Friday, September 2, 2016

Bats - Friend or Foe?

After moving to a new home in rural Thurston County, I noticed several bats roosting above my porch! At first, I was alarmed. Should I call a pest management company? What should I do if a bat enters my home? Aren’t bats dangerous? However, after researching bats, I have learned that they are incredibly beneficial to humans and the advantages of having them around outweigh any problems that you might have with them. Learn more about bats and how you can coexist with such unique creatures by following the tips below.
 Bats: Insect eating machines
            Bats are incredibly valuable animals. They keep your neighborhood ecosystem in balance by feeding on flying insects, like mosquitoes! In fact, a female brown bat can consume her body weight in insects each night during the summer. How do bats locate flying insects so quickly? They use echolocation, which is the process of bats producing high-pitched sound waves that bounce back to the bat when the sound waves reach a flying insect. Bats will then capture insects by scooping them into their tail or wing, and then put the insect into their mouth. You can thank bats for keeping flying insect populations in check.
Keeping your loved ones safe
            While bats keep insects at bay, some bats in the wild carry rabies, a fatal viral disease that affects the central nervous system. Mammals (that includes you, your pet, livestock and wild animals) can be infected by rabies if bitten by a rabid bat, which can spread to others through the transmission of saliva. The most common way the rabies virus is transmitted is through the bite and virus-containing saliva of an infected host.   Human rabies is rare in the United States. Since 1990, the number of reported cases in the US has been one to seven annually. In the past twenty years, there have only been two reported human deaths from rabies in the state of Washington and they were both infected by bats. However, less than 1% of bats in the wild have rabies.
To minimize the risk of rabies exposure, do not handle any wild animals. If a wild animal does bite you, clean the site of the bite with soap and water. Contact your health care provider and Thurston County Public Health (or your local health department if you live outside of the county) to determine the potential for rabies exposure, the need for treatment and to decide whether or not to test the animal for rabies. You can reduce the risk of rabies exposure for children and pets too. Teach your children to never touch or handle wild animals, including dead animals. You can protect your pets by having them routinely vaccinated, which is now required in the state of Washington.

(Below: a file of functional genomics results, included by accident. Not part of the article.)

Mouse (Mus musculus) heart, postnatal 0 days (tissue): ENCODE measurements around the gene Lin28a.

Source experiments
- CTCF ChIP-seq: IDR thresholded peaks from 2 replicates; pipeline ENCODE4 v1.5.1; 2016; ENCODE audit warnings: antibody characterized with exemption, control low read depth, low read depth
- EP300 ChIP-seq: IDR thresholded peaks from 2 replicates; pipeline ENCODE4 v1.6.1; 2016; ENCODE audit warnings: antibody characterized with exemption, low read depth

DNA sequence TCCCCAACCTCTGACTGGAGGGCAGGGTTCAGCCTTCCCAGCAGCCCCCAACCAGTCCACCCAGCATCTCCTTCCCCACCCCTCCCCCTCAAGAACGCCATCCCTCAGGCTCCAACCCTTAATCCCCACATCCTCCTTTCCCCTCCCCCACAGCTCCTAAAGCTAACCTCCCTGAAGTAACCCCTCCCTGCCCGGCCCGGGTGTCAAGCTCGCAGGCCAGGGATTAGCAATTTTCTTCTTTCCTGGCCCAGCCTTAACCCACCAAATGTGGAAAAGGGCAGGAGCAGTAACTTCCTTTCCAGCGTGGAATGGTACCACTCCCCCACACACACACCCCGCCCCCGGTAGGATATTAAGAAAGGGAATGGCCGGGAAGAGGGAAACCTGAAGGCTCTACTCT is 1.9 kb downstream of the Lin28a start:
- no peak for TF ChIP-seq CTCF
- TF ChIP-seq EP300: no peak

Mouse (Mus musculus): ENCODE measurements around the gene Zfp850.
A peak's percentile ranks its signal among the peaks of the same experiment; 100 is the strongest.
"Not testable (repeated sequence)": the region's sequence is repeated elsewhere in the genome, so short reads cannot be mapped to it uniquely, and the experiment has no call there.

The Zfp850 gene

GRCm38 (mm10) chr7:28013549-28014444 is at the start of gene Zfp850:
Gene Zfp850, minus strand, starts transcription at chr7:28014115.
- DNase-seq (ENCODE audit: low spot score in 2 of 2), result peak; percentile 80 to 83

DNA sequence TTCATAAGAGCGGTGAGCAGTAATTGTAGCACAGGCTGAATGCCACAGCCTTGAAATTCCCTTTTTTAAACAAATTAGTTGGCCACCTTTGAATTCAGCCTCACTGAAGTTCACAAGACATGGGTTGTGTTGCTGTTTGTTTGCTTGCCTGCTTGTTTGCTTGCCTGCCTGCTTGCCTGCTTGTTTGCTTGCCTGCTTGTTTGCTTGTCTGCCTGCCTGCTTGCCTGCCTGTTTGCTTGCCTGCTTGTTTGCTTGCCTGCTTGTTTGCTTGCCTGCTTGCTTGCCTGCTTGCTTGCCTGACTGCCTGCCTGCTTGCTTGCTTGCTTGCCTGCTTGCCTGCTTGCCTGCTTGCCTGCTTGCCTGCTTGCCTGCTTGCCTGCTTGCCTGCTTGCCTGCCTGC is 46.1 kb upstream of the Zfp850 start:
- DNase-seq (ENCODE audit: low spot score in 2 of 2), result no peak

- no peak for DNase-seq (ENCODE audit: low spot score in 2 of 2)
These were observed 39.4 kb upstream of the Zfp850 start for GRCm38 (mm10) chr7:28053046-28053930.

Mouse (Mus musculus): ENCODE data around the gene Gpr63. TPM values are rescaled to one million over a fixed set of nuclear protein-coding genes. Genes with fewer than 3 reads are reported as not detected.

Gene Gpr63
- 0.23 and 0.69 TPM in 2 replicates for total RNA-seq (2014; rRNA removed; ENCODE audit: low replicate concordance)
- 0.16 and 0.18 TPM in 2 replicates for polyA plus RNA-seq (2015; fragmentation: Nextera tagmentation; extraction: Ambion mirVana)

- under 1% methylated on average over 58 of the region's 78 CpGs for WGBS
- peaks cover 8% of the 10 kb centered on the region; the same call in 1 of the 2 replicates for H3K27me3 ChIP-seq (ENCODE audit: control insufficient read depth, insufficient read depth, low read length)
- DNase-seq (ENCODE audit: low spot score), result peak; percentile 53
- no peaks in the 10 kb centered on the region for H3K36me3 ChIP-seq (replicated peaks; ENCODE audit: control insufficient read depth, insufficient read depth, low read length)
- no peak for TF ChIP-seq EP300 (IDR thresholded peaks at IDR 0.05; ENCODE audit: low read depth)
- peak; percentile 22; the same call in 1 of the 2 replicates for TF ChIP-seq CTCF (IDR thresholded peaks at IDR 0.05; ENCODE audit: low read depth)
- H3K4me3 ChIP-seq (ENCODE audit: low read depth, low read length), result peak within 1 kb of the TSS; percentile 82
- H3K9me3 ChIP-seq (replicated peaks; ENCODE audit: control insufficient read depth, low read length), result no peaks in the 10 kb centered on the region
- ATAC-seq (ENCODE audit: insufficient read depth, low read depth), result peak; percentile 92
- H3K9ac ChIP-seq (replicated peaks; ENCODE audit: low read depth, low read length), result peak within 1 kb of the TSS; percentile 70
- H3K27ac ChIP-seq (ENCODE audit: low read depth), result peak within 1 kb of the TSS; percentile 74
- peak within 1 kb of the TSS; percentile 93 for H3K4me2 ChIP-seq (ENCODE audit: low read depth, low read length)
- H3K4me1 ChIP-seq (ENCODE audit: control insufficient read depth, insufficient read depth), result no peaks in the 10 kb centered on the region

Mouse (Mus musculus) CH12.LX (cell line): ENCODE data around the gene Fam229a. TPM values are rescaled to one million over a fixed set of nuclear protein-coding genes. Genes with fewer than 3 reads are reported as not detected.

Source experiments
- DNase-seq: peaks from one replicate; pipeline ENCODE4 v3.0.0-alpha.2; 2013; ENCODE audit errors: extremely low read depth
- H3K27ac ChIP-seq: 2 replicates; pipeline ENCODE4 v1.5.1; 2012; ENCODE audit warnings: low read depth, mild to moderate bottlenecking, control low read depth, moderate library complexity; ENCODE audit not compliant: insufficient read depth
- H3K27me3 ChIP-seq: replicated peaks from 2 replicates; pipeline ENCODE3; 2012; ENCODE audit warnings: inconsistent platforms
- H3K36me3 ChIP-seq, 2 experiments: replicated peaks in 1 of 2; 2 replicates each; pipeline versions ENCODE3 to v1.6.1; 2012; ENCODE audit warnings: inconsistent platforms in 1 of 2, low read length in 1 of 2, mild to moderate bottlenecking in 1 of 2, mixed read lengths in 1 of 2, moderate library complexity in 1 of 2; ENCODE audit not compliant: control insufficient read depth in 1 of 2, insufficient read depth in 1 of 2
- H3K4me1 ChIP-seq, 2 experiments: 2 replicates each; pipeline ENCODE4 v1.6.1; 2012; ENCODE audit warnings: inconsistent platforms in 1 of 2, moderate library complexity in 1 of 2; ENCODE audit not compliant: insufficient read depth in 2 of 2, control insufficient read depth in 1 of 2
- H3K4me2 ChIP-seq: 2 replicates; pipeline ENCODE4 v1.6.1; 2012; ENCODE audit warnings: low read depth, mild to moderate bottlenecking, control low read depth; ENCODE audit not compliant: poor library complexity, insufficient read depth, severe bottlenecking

Follow these steps if you ever find a bat inside your home:
  • Do not touch the bat.
  • If children or pets are in the same room as the bat, move them into a different room away from the bat.
  • Close the doors and windows and wait for the bat to land on the floor or a wall. 
  • Be sure to wear leather or thick gloves and capture the bat in a box without touching it. 
  • Seal the box or container and call Thurston County Public Health (or your local health department) to determine if any people or pets have been exposed and arrange to test the bat for rabies, if needed.

Bat-proof your home
There are many common entry points used by bats to enter a home. The safest way to reduce exposure to bats is to exclude them from your home. If you have an older home, there may be more points of entry for a bat to enter. There are several methods of safely excluding bats, but if there are large numbers of bats roosting in an attic or another area, it is safer for you to hire a professional to do the work. Never trap flightless bats inside a structure. It is cruel to trap the bats inside and can create a serious odor problem.                                            
Bats need our help
Bat populations across North America are in danger. White-nose syndrome, a disease caused by the fungus Pseudogymnoascus, has killed over six million bats since 2006. This disease was contained to eastern North America for several years, but the first case of white-nose syndrome was confirmed in North Bend, Washington in March 2016. While humans cannot catch white-nose syndrome, it is deadly to bats that catch it. There are several ways we can help reduce the spread of white-nose syndrome so our local bat populations do not suffer. 
By educating yourself on bats and keeping children and pets away from bats, along with bat-proofing your home, bats and humans can coexist. If you would like to learn more about reducing human exposure to bats, bat-proofing your home and white-nose syndrome, please read the resources below.

Living with wildlife - bats:

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